Brazil: Pay the poor to see a movie?

Mother and child enjoy a museum in Rio de Janeiro.

A local, slice-of-life story from a Monitor correspondent.

SÃO PAULO, BRAZIL – Brazilian President Luiz Inácio Lula da Silva is known as a man of the people. His idea of Brazilian culture is not theater and dance, but soccer and barbecue.

So it was a surprise when President Lula announced recently that he will give poor Brazilians 50 reais a month (about $27) to spend on cultural pursuits.

The money will come in the form of credits redeemable for anything from CDs and DVDs to cinema and museum tickets. It will go to some 12 million of Brazil’s poor, pending approval by Congress.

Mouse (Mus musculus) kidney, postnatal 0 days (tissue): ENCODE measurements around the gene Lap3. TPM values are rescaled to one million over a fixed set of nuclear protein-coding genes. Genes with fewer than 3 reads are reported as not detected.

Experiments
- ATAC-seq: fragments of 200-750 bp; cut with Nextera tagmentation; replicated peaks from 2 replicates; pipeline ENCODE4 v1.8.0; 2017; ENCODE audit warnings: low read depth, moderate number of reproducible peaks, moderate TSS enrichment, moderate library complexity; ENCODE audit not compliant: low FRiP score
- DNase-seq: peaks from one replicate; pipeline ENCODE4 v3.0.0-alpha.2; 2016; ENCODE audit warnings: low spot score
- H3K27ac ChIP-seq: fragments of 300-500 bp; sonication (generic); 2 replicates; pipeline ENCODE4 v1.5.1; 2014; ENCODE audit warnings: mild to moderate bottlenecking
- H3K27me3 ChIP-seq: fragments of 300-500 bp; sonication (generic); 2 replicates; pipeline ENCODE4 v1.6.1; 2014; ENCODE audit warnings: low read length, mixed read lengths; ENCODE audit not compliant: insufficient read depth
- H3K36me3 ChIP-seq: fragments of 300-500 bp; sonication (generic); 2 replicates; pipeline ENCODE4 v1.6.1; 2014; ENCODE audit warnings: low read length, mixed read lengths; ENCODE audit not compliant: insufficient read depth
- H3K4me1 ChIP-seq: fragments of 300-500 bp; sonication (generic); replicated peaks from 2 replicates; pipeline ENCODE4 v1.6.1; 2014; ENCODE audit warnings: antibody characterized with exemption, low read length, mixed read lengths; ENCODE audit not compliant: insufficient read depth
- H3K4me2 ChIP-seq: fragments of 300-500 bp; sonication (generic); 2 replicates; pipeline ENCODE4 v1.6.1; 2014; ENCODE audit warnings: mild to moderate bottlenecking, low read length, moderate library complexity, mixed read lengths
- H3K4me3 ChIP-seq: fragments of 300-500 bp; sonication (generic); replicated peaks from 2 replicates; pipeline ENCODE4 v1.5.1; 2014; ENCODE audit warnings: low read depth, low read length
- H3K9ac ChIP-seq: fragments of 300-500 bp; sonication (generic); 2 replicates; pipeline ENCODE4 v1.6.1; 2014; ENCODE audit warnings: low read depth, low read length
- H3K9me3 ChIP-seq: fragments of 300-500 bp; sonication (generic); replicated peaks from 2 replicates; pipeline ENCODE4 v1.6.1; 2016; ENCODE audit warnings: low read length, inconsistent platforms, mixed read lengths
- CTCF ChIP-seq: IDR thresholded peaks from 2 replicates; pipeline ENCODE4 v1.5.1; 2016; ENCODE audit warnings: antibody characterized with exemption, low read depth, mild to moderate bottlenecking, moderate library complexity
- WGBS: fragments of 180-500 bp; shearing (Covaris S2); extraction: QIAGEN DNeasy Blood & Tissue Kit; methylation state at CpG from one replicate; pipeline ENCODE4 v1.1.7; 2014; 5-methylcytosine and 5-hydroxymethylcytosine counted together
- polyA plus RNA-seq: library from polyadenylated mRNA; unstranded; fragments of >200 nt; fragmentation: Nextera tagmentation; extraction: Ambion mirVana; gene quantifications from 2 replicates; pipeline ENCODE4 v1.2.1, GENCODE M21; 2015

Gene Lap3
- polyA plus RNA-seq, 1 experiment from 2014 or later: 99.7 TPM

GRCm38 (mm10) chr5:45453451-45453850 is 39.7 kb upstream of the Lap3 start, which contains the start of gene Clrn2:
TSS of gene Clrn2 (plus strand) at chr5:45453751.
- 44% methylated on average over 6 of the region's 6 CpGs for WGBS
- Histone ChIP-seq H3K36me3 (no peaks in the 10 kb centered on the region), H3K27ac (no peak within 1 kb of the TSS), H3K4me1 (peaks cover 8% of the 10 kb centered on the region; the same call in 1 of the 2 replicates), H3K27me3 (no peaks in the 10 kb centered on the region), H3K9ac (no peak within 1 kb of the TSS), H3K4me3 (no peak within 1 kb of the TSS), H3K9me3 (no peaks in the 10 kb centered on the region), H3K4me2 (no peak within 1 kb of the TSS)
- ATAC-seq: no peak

The idea is the latest in a series of handouts for Brazil’s poor and was welcomed by both the arts crowd and by officials, who say it will boost local spending.

“Where workers are demanding culture,” said Culture Minister Juca Ferreira in announcing the program, “there will be an increase in jobs, creating micro economies.” He said vouchers would pump up to $3.8 billion into the economy.

For now, it’s mostly Brazil’s urban elite who can afford to sample the nation’s cultural riches. Some 96 percent of Brazilians don’t go to museums, and 93 percent have never been to an art exhibit, according to the Culture Ministry. Some 78 percent have never seen a dance performance. Even cinemas are present in only 408 of the country’s 5,564 municipalities.

Lula chided lawmakers about the lack of movie theaters, then joked about his personal reason for wanting more Brazilians to go to the movies: He is the subject of a forthcoming biopic.

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